>>>Read more here: Apple’s crazy S words
Tangerine Apple is usually very particular about its colours, favouring a strict monochromatic policy ruled with an iron – or more likely a brushed aluminium – fist. From 1984 to 1990 just about every Apple product (except for its lurid logo) had to conform to the Snow White design language, which pinpointed exactly the correct tone of white or near beige the casing should be in. This was all down to Steve Jobs’ severe notion of perfect aesthetic beauty.
So it was more than a small surprise when on his return he launched a series of translucent, vibrantly coloured computers that shocked the tech world, and went on to revolutionise all sorts of consumer gadgetry.
>>>Read more here: It’s T time for Apple
Apple has always had a soft spot for music (see also Unuson below). Its founders were brought up in Sixties California, raised on Beach Boys, Beatles and Bob Dylan. But the company got stuck on its reverence for these golden oldies, missing out on the charms of Abba, the Bee Gees and Spandau Ballet… until Steve Jobs did get a taste of the Irish with a dalliance with U2.
In 2004 U2 wanted to push its new LP How to Dismantle an Atomic Bomb, and realised the hottest place for airplays was no longer the radio but on the iconic TV ads for Apple’s iPod. Bono visited Steve Jobs and suggested that the company break from its silhouettes of dancers to include the same of the artists themselves.
Don Valentine is known as the “grandfather of Silicon Valley venture capital” – not exactly as sexy a title as “The Godfather” but obviously prestigious in terms of the technology business.
The Computer History Museum credits him for his part in playing “a key role in the formation of a number of industries such as semiconductors, PCs, software, digital entertainment and networking.”
Wayne Ronald Gerald Wayne is the pretty much unknown co-founder of Apple Computer, quite rightly over-shadowed by the two Steves: Jobs and Wozniak. Wayne worked with Steve Jobs at Atari, and was a pivotal figure in Apple’s incorporation. He designed and drew Apple’s first logo (not the good one, the one showing Sir Isaac Newton under an apple tree), composed the original Apple partnership agreement, and wrote the Apple I manual. His principal duties were for Mechanical Engineering and Documentation.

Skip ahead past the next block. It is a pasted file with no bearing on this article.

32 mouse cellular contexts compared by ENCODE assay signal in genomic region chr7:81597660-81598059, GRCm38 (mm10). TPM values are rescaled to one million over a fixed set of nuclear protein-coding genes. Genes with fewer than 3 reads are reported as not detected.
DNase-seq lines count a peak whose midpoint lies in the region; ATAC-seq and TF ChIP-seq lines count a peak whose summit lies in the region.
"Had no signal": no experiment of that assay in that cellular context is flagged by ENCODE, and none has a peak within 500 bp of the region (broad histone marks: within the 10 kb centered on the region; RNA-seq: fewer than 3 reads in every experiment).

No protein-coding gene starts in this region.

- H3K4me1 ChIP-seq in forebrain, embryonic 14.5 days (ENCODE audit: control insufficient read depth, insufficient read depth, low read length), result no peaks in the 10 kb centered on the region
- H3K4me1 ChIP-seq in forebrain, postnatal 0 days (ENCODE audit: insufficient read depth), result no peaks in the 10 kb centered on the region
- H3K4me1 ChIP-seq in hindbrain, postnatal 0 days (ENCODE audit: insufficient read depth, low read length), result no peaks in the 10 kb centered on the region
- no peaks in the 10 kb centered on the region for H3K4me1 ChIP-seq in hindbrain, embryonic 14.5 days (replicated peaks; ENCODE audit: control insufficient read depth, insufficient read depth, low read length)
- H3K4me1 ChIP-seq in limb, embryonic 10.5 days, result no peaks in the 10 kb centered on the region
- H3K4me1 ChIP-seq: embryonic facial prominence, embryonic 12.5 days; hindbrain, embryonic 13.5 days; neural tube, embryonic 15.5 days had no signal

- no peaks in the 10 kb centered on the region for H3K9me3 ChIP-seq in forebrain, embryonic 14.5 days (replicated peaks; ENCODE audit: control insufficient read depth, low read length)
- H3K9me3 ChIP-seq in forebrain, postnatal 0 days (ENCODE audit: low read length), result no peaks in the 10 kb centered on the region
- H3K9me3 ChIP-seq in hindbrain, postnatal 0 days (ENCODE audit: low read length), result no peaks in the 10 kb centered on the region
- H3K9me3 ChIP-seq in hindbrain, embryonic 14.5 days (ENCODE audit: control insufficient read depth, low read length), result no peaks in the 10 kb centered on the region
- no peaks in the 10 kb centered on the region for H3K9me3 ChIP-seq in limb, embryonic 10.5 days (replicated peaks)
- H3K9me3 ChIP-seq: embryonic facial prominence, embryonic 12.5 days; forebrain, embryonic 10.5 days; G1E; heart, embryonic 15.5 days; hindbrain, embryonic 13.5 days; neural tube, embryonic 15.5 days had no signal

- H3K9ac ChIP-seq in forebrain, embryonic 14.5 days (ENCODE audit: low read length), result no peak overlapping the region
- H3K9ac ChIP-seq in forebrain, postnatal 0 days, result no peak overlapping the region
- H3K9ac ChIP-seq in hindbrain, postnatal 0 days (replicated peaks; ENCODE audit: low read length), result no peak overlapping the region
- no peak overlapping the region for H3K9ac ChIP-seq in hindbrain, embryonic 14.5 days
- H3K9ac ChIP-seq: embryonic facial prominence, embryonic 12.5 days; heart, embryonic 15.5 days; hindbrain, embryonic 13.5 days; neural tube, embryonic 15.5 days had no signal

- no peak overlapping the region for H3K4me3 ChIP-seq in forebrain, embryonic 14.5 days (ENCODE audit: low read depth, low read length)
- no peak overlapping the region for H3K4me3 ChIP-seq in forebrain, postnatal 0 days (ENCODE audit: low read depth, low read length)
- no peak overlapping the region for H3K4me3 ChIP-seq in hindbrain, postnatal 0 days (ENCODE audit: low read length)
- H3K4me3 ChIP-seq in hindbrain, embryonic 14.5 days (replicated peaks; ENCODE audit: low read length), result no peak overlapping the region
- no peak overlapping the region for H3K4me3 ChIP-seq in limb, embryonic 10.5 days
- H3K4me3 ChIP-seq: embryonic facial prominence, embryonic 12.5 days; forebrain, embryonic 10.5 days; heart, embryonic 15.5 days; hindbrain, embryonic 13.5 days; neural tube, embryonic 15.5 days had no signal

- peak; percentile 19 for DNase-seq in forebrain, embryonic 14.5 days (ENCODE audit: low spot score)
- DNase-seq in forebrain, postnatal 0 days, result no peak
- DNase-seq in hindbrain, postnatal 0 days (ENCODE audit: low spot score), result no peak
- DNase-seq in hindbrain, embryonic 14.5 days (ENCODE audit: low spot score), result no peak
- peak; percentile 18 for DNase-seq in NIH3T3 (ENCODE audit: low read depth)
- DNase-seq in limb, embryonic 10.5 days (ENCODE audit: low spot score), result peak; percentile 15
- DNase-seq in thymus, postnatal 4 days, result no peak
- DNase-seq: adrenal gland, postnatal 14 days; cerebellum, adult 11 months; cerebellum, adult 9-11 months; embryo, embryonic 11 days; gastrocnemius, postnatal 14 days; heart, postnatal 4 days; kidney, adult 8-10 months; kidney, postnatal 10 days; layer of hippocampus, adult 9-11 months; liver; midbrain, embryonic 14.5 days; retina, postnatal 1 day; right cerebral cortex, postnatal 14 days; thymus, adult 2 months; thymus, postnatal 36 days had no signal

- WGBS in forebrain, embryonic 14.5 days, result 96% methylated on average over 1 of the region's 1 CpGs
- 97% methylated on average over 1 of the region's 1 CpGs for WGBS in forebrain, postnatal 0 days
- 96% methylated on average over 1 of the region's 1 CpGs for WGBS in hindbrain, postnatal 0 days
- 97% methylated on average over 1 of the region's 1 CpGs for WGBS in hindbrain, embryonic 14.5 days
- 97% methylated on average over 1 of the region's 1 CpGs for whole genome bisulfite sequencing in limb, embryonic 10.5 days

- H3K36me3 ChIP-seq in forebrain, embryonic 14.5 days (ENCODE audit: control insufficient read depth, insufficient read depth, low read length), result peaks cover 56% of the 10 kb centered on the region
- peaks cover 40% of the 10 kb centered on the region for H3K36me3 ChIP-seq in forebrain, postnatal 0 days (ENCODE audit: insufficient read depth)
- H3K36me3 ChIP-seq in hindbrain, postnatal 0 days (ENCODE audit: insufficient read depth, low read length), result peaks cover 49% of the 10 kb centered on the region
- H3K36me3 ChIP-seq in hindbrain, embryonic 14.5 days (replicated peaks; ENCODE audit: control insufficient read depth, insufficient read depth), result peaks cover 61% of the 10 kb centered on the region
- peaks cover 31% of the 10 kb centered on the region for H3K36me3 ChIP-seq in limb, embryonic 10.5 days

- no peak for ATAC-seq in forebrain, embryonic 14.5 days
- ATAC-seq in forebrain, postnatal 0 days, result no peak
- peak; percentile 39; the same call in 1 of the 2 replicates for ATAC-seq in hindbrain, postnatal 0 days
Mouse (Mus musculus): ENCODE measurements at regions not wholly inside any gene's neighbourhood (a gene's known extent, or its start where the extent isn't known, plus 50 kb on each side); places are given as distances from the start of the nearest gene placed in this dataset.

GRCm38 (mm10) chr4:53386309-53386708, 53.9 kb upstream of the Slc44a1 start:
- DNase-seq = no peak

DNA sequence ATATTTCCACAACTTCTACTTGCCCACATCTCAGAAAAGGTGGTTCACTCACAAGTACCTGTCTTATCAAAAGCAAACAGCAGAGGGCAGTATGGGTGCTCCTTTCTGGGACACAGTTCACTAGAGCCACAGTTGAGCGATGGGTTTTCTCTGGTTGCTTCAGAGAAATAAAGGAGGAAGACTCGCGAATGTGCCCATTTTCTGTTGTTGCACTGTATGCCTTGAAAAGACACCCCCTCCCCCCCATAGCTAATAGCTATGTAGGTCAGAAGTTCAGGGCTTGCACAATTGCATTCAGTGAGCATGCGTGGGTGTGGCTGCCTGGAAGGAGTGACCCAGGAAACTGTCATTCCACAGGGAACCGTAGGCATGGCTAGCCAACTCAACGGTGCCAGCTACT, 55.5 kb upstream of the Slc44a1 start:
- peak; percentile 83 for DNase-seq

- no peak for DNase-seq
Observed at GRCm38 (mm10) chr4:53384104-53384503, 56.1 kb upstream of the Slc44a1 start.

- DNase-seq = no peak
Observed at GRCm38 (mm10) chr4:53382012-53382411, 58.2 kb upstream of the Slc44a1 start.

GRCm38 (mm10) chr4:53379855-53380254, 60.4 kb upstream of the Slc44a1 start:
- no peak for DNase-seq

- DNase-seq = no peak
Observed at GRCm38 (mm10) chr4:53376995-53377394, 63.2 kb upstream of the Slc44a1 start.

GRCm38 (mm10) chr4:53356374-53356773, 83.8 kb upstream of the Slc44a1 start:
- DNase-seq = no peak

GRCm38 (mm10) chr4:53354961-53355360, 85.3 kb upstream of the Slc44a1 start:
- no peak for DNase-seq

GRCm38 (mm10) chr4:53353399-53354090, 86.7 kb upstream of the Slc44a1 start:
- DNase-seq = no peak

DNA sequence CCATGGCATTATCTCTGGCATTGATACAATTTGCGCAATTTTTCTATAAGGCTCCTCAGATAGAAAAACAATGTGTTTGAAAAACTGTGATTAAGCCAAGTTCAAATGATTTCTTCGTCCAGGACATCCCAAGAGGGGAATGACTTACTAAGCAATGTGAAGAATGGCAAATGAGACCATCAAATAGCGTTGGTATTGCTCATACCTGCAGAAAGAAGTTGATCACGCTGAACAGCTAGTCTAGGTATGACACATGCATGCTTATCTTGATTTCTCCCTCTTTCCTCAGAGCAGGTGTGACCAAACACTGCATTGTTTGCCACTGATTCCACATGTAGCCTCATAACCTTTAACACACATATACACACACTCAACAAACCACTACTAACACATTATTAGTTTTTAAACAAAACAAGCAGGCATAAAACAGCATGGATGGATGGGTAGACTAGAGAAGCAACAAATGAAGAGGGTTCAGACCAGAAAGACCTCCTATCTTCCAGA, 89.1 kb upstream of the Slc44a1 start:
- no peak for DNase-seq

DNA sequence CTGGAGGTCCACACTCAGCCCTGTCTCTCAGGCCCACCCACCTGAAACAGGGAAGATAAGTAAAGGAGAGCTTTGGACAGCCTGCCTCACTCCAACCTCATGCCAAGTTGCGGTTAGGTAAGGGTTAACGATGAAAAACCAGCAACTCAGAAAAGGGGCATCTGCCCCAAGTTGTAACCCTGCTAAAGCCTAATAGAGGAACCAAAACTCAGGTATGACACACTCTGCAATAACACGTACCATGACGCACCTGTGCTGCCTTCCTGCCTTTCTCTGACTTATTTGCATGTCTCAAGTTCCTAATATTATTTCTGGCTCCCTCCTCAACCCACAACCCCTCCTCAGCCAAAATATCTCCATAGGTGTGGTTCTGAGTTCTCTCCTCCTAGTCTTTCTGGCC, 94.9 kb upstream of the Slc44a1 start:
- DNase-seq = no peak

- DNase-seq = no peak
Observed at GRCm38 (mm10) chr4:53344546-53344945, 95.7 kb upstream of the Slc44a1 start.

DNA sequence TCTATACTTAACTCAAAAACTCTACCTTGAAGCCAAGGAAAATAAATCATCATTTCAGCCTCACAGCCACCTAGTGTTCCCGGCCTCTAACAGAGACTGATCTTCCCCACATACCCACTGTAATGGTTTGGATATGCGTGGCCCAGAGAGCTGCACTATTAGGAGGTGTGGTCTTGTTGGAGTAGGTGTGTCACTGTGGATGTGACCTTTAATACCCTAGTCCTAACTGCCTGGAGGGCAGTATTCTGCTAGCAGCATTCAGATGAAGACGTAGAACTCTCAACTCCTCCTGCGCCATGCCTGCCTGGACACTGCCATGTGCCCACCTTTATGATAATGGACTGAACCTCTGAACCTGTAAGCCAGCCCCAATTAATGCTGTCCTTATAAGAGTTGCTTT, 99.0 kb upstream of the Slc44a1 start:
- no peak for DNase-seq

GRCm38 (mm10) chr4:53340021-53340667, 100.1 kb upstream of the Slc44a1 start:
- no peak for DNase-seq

Jobs was impressed that “amazing” Wayne had started his own company, selling slot machines, and wanted him to give Apple some “adult supervision”.
>>>Read more here: Wow! www.apple.com
Mac OS X Apple had been planning to completely rewrite its Mac operating system since 1987, and had got itself in a right old mess with a project called Copeland that was about as successful as a North Korean rocket launch.
>>>Read more here Apple's X Factor Talent Show
Yacht Steve Jobs didn’t seem the ostentatious sort. Indeed he lived for a long time in a house with practically no furniture, let alone a gold-lined Jacuzzi. For his last 20 years he lived modestly with his family in a simple country house in Palo Alto. Nicer than your house, yes, but not somewhere Donald Trump would feel at home.
Zany Apple has always been too cool to be wacky or zany. Look at dull old Microsoft – it tries to be zany every now and again, with cringeworthy results. Steve Jobs appeared the very opposite of zany, although not deathly dull like his successors John Sculley, Michael Spindler and Gil Amelio. Steve was cool, not fool.